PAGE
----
For those of us who live paycheck-to-paycheck, grouse about the taxes that come out of every check, fret about our miniscule savings accounts or sigh over our ever-growing credit card debt, it’s painful to read about companies with gross profits that top more than $1 billion and they don’t have to pay a dime in taxes. What might make matters worse for some is that one of the country’s most profitable — and popular — technology companies reported 2012 U.S. profits of $1.1 billion, but didn’t have to give Uncle Sam any of it.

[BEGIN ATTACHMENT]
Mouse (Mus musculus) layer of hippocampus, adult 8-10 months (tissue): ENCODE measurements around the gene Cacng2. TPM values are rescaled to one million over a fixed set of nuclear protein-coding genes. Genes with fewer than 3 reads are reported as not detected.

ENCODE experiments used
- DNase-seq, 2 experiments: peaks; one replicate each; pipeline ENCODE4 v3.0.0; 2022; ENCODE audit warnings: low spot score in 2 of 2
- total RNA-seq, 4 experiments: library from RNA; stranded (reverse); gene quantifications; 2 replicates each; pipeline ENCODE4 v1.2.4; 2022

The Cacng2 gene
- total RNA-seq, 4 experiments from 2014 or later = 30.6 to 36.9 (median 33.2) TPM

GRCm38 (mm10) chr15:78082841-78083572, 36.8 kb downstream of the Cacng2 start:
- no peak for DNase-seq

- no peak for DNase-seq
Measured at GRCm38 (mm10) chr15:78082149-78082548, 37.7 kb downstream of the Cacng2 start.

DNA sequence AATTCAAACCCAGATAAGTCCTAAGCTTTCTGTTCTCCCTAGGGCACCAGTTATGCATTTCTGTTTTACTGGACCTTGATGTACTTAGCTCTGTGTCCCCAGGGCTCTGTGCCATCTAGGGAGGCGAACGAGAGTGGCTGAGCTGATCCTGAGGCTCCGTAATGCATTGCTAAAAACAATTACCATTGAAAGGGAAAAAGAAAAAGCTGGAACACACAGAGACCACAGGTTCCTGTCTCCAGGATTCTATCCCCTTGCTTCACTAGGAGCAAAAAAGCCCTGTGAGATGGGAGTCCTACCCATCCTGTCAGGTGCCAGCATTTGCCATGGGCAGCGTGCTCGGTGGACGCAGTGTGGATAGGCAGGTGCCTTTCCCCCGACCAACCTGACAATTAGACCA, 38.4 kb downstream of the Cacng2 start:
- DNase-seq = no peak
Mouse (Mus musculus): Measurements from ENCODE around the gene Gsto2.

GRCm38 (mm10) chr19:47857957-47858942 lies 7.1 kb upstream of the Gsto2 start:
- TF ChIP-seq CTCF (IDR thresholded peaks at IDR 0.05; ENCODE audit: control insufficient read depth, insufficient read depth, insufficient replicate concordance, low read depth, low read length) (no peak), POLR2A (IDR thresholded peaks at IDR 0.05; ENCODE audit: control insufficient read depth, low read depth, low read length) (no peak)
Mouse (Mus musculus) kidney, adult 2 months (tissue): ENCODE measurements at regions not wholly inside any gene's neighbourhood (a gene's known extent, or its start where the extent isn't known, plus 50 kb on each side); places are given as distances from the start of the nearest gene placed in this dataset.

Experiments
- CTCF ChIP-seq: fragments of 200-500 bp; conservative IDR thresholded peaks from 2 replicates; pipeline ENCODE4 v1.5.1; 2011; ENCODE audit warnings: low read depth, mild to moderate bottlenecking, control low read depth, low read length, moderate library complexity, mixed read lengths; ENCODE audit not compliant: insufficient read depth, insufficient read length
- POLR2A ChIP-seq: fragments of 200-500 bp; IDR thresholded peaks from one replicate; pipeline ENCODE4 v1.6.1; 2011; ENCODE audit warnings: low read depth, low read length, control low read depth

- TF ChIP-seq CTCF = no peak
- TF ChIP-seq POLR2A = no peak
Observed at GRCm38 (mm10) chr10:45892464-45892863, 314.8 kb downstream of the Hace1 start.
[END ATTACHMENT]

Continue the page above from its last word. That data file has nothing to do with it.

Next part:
According to Citizens for Tax Justice, Facebook is the recipient of a free pass on federal and state income taxes for 2012. Beyond not owing any taxes, Citizens for Tax Justice said that Facebook will also actually receive net tax refunds that come to $429 million. Not bad, huh?
So how did Facebook manage to skate on its tax bill and get a refund? The organization said that the income tax refunds come from a single tax break that allows the company to deduct its executive stock options. (We’re wondering how all those who purchased the social networking site’s stock on the day of the IPO at a price of $38 a share feel about this — on Tuesday, the stock closed at $28.93.)
It should be noted that Facebook is not the only corporation that benefits from such tax breaks.
To read the entire report, go here.